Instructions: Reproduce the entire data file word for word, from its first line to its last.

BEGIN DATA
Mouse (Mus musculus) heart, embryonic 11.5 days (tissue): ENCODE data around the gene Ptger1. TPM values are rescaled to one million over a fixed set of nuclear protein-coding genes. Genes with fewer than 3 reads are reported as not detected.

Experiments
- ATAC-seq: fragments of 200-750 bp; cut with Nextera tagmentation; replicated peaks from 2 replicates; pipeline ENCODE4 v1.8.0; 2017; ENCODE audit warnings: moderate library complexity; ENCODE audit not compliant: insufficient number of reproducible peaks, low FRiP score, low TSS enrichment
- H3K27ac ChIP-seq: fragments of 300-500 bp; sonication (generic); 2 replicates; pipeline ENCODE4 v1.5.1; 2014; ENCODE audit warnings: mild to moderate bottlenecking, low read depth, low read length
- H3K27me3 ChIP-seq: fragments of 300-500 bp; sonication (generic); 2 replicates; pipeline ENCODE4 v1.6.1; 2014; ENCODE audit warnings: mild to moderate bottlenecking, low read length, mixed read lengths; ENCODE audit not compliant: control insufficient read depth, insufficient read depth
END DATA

Mouse (Mus musculus) heart, embryonic 11.5 days (tissue): ENCODE data around the gene Ptger1. TPM values are rescaled to one million over a fixed set of nuclear protein-coding genes. Genes with fewer than 3 reads are reported as not detected.

Experiments
- ATAC-seq: fragments of 200-750 bp; cut with Nextera tagmentation; replicated peaks from 2 replicates; pipeline ENCODE4 v1.8.0; 2017; ENCODE audit warnings: moderate library complexity; ENCODE audit not compliant: insufficient number of reproducible peaks, low FRiP score, low TSS enrichment
- H3K27ac ChIP-seq: fragments of 300-500 bp; sonication (generic); 2 replicates; pipeline ENCODE4 v1.5.1; 2014; ENCODE audit warnings: mild to moderate bottlenecking, low read depth, low read length
- H3K27me3 ChIP-seq: fragments of 300-500 bp; sonication (generic); 2 replicates; pipeline ENCODE4 v1.6.1; 2014; ENCODE audit warnings: mild to moderate bottlenecking, low read length, mixed read lengths; ENCODE audit not compliant: control insufficient read depth, insufficient read depth